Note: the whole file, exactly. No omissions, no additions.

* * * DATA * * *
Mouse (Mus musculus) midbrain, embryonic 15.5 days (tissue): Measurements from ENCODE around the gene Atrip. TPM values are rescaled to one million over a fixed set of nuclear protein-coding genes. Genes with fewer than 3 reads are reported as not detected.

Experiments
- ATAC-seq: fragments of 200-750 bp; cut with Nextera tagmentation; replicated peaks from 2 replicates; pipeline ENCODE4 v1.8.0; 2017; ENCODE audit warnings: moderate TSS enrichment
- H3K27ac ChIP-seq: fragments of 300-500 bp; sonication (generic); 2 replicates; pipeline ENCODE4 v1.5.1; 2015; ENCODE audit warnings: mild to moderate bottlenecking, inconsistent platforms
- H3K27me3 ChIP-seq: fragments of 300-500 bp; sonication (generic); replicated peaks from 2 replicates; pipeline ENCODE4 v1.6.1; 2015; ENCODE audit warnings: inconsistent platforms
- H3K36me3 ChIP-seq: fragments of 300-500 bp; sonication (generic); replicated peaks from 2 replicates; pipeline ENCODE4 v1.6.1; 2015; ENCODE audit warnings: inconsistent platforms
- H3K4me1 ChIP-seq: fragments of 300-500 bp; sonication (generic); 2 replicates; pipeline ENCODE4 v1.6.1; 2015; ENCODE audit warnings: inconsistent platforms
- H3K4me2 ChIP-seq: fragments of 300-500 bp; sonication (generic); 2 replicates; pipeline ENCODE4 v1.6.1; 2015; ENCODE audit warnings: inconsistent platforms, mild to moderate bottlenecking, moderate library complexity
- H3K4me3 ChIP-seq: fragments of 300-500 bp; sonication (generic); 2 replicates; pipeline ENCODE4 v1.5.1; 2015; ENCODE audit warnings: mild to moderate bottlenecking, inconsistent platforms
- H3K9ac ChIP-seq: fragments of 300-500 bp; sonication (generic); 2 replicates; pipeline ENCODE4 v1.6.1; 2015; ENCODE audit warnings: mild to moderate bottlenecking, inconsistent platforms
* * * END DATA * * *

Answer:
Mouse (Mus musculus) midbrain, embryonic 15.5 days (tissue): Measurements from ENCODE around the gene Atrip. TPM values are rescaled to one million over a fixed set of nuclear protein-coding genes. Genes with fewer than 3 reads are reported as not detected.

Experiments
- ATAC-seq: fragments of 200-750 bp; cut with Nextera tagmentation; replicated peaks from 2 replicates; pipeline ENCODE4 v1.8.0; 2017; ENCODE audit warnings: moderate TSS enrichment
- H3K27ac ChIP-seq: fragments of 300-500 bp; sonication (generic); 2 replicates; pipeline ENCODE4 v1.5.1; 2015; ENCODE audit warnings: mild to moderate bottlenecking, inconsistent platforms
- H3K27me3 ChIP-seq: fragments of 300-500 bp; sonication (generic); replicated peaks from 2 replicates; pipeline ENCODE4 v1.6.1; 2015; ENCODE audit warnings: inconsistent platforms
- H3K36me3 ChIP-seq: fragments of 300-500 bp; sonication (generic); replicated peaks from 2 replicates; pipeline ENCODE4 v1.6.1; 2015; ENCODE audit warnings: inconsistent platforms
- H3K4me1 ChIP-seq: fragments of 300-500 bp; sonication (generic); 2 replicates; pipeline ENCODE4 v1.6.1; 2015; ENCODE audit warnings: inconsistent platforms
- H3K4me2 ChIP-seq: fragments of 300-500 bp; sonication (generic); 2 replicates; pipeline ENCODE4 v1.6.1; 2015; ENCODE audit warnings: inconsistent platforms, mild to moderate bottlenecking, moderate library complexity
- H3K4me3 ChIP-seq: fragments of 300-500 bp; sonication (generic); 2 replicates; pipeline ENCODE4 v1.5.1; 2015; ENCODE audit warnings: mild to moderate bottlenecking, inconsistent platforms
- H3K9ac ChIP-seq: fragments of 300-500 bp; sonication (generic); 2 replicates; pipeline ENCODE4 v1.6.1; 2015; ENCODE audit warnings: mild to moderate bottlenecking, inconsistent platforms